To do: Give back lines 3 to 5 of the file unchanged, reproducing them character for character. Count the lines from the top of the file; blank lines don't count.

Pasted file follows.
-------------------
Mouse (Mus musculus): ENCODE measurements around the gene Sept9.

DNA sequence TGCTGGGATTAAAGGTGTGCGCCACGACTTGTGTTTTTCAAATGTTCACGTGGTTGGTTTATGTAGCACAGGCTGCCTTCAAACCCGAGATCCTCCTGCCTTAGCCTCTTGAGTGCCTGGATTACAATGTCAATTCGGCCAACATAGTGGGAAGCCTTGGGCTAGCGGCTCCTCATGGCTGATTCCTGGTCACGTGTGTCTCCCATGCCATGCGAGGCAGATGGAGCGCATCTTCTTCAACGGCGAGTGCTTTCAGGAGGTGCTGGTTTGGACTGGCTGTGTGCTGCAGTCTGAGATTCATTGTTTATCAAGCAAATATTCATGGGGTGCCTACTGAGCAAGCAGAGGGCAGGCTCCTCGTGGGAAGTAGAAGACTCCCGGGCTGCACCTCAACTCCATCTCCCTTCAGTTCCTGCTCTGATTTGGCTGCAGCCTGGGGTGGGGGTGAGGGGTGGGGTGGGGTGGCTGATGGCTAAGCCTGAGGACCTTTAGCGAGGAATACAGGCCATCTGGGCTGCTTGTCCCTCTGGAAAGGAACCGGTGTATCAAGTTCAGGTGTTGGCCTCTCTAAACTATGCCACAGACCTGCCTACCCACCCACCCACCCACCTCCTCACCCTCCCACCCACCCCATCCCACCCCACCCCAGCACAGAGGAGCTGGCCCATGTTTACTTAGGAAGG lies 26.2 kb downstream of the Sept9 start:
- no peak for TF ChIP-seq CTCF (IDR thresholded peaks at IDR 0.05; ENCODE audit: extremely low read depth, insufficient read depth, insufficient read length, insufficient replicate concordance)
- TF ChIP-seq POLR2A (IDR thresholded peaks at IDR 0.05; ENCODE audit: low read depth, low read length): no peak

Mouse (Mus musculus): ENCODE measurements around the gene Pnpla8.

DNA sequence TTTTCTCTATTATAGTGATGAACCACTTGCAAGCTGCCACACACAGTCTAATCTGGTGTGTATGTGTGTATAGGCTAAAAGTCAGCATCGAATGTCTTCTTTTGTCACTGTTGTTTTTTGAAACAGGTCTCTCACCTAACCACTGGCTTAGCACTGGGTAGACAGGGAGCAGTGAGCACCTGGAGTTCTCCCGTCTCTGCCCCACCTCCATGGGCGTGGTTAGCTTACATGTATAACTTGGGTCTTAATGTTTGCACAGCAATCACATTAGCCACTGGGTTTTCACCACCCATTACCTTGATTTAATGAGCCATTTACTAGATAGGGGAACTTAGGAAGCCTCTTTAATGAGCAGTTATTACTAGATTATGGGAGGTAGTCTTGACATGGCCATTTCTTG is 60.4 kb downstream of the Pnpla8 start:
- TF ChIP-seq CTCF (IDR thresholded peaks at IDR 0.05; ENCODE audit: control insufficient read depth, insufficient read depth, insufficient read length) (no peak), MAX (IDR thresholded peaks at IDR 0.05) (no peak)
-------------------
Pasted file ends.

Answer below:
- no peak for TF ChIP-seq CTCF (IDR thresholded peaks at IDR 0.05; ENCODE audit: extremely low read depth, insufficient read depth, insufficient read length, insufficient replicate concordance)
- TF ChIP-seq POLR2A (IDR thresholded peaks at IDR 0.05; ENCODE audit: low read depth, low read length): no peak

Mouse (Mus musculus): ENCODE measurements around the gene Pnpla8.